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How the Comex works - Page 2
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Thread: How the Comex works

  1. #11
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    Quote Originally Posted by silverheartbone View Post
    I figured out what the heck a 'naked long' really is.

    Any holder of SLV and other like 'derivative' 'instruments'.
    That's not a fair comparison. Derivative's are purely a paper instrument. SLV is supposed to be backed by actual physical Silver. I've heard all the arguments about SLV's Silver, but at least there is supposed to be something there. That is not the case for derivatives. Now pool accounts are another matter. I have no way of knowing, but I would assume many people in those pool accounts in the past switched over to ETF's.

    I think a naked long is someone who holds long contracts and doesn't have enough money to actually take delivery. Simply meeting a margin call is enough to wipe out many Long players. At least the naked Longs are not required to go out and actually purchase Silver to cover their short contract on delivery demand. You play with short contracts and you better have the cash or Silver to back it up.
    Last edited by valerb; 20th September 2010 at 21:05.

  2. #12
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    Quote Originally Posted by Matthew Shelley View Post
    Definitions:
    Naked short: A short position without a corresponding long or hedge position.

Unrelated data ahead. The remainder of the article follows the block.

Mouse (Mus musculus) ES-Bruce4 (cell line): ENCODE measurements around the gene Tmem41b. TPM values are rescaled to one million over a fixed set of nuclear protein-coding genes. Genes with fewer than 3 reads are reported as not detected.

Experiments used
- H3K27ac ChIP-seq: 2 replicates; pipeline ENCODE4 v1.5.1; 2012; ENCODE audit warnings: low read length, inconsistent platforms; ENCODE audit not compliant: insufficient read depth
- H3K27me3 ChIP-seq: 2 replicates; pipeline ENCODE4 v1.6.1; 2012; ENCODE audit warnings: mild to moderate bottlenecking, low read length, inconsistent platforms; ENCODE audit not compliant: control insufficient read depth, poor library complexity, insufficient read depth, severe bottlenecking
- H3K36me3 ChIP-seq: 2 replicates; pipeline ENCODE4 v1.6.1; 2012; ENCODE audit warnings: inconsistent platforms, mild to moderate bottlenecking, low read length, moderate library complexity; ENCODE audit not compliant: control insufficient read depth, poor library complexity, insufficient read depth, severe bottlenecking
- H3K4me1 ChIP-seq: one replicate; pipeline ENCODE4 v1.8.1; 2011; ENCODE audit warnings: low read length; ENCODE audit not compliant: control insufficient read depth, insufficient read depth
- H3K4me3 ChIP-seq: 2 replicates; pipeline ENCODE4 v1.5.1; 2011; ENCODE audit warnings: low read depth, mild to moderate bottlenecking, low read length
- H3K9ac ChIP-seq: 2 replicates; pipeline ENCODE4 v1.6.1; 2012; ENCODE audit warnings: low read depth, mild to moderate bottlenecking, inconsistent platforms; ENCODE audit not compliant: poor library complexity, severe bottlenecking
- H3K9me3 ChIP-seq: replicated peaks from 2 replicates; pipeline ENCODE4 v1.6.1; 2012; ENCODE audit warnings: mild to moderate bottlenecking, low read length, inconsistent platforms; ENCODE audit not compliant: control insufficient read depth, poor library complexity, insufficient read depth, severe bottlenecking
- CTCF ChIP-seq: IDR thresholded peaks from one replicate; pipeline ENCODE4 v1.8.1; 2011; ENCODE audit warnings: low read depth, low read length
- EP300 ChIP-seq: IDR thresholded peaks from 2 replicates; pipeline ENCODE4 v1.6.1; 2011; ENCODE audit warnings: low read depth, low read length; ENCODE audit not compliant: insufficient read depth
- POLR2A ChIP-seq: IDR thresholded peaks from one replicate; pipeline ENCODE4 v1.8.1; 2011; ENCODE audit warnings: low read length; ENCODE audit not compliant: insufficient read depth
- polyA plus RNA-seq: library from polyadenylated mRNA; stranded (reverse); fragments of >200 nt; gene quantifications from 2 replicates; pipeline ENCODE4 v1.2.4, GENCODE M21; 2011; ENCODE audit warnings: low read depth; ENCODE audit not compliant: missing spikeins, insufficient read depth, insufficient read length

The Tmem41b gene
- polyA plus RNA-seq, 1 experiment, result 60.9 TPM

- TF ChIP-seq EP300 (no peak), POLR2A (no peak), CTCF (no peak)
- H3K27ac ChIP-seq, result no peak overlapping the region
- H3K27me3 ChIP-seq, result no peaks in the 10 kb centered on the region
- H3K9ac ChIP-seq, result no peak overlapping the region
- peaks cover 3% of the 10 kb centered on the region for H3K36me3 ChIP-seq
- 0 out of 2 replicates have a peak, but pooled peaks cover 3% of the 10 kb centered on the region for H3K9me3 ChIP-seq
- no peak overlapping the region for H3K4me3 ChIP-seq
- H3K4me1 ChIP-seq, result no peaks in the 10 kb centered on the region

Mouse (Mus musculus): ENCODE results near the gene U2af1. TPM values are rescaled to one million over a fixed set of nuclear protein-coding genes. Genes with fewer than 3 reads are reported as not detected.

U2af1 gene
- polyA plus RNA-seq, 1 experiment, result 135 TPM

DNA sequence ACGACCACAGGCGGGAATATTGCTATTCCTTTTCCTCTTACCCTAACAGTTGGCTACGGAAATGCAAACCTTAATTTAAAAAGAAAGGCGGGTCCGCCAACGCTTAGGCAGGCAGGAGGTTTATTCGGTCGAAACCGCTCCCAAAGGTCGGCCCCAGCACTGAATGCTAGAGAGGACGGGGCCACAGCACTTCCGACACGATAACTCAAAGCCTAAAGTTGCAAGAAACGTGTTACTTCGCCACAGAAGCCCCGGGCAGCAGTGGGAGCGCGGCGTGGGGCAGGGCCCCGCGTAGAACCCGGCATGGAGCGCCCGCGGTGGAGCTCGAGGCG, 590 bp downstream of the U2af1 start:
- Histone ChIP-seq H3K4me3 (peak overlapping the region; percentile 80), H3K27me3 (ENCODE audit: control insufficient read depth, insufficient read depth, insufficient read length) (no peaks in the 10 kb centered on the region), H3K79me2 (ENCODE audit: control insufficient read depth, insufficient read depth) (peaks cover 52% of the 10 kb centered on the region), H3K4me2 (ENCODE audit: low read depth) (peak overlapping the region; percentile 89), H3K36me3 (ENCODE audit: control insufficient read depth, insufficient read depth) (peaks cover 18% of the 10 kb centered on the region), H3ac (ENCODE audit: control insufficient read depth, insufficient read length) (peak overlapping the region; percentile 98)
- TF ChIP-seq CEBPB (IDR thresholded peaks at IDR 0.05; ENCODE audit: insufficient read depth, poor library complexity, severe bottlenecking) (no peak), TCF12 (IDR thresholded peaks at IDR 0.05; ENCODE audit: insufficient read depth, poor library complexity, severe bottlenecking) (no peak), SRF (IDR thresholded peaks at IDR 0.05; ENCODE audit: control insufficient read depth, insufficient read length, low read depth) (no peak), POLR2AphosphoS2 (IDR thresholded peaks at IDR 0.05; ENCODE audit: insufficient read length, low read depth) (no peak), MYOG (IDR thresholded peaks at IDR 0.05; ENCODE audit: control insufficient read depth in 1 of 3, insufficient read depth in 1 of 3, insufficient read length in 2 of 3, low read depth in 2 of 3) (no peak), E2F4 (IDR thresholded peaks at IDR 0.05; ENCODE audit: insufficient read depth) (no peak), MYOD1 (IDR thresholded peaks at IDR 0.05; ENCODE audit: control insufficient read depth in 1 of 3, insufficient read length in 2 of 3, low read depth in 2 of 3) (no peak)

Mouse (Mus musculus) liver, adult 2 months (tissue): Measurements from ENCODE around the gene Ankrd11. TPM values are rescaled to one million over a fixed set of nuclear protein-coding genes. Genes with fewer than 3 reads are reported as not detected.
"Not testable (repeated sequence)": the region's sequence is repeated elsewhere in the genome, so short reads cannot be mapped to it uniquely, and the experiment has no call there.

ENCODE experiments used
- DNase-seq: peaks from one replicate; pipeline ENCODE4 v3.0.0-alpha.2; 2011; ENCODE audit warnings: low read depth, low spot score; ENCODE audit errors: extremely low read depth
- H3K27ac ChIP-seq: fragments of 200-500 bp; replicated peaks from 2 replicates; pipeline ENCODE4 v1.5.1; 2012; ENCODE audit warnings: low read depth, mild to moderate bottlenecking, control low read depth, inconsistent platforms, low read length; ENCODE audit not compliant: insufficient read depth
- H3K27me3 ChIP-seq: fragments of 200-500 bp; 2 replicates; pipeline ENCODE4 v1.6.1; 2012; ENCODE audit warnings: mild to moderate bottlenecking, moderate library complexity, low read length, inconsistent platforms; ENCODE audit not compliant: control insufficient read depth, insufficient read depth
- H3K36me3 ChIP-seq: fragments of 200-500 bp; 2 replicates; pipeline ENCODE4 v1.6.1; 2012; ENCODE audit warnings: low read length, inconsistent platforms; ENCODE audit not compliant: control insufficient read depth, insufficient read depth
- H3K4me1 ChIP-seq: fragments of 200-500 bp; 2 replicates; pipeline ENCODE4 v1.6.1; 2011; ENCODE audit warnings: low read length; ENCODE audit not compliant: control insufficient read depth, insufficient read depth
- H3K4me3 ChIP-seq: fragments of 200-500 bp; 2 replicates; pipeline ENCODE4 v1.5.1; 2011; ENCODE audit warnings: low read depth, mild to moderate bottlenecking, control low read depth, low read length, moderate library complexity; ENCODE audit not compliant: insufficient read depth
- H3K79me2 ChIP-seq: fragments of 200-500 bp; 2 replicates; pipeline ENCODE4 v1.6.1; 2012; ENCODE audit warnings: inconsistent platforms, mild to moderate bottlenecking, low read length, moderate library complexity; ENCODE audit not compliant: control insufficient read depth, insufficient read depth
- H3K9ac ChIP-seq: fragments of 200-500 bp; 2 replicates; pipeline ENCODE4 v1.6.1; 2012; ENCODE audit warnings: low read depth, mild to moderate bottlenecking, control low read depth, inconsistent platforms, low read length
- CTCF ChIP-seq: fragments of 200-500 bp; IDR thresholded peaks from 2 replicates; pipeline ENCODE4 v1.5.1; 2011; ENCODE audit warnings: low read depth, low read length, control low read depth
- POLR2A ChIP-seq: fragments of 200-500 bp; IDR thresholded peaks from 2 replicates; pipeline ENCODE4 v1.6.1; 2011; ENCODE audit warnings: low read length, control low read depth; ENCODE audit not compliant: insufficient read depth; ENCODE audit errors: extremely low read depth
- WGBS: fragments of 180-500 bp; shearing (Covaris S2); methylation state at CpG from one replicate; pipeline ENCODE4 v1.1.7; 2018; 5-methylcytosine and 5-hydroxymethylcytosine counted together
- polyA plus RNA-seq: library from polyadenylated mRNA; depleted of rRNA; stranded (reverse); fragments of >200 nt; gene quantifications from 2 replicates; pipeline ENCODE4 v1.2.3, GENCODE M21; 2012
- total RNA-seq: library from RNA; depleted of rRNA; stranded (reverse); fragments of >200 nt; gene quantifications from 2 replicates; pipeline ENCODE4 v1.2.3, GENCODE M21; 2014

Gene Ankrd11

Naked long: A long position without a corresponding short or hedge position. (this would, by nature, include owners of the physical commodity)
    TBTF: Too big to fail. Not really a definition but a concept. (In my opinion, a grievously misguided concept. As a free market kind of guy, I would go along with Captain Kirk's comment about the Klingons, "Let them die.".)

    Saying 'it's not my job' is fine, but if you comment on something it would be good to be able to back it up. Otherwise it's idle talk.

    Matthew C. Shelley
    Commodity Broker

    As always: Trading in futures and options is very high risk investing. You can lose all or more of the money you invest. Only risk capital should be used.
    OK, I'm baffled by your definitions for naked Long and Short contracts.

    First off, It's always been my understanding that a naked short was a person who owned an short contract but did not actually own any physical Silver to back it up. If I'm wrong, blame it on Ted Butler.

    What I find puzzling about your definition is all of the naked longs and shorts not being off set. Your the expert, how does this occur and why do the COMEX numbers always equal out between the Long and Short contracts?

    Please help us understand some of the most basic concepts on COMEX trading, as most of us have never gone near the Futures market and we only know what we read and find out from others.

    1. Ask price on COMEX - My understanding is that represents anyone wishing to sell Silver at that price, rather it be someone who owns physical Silver and wants to sell it, a person wanting to sell his Long contract and Short players wanting to enter the market at that price.

    2. Bid price on COMEX - My understanding is that represents anyone wishing to buy the Silver offered by the parties selling. That would include both new long and short players.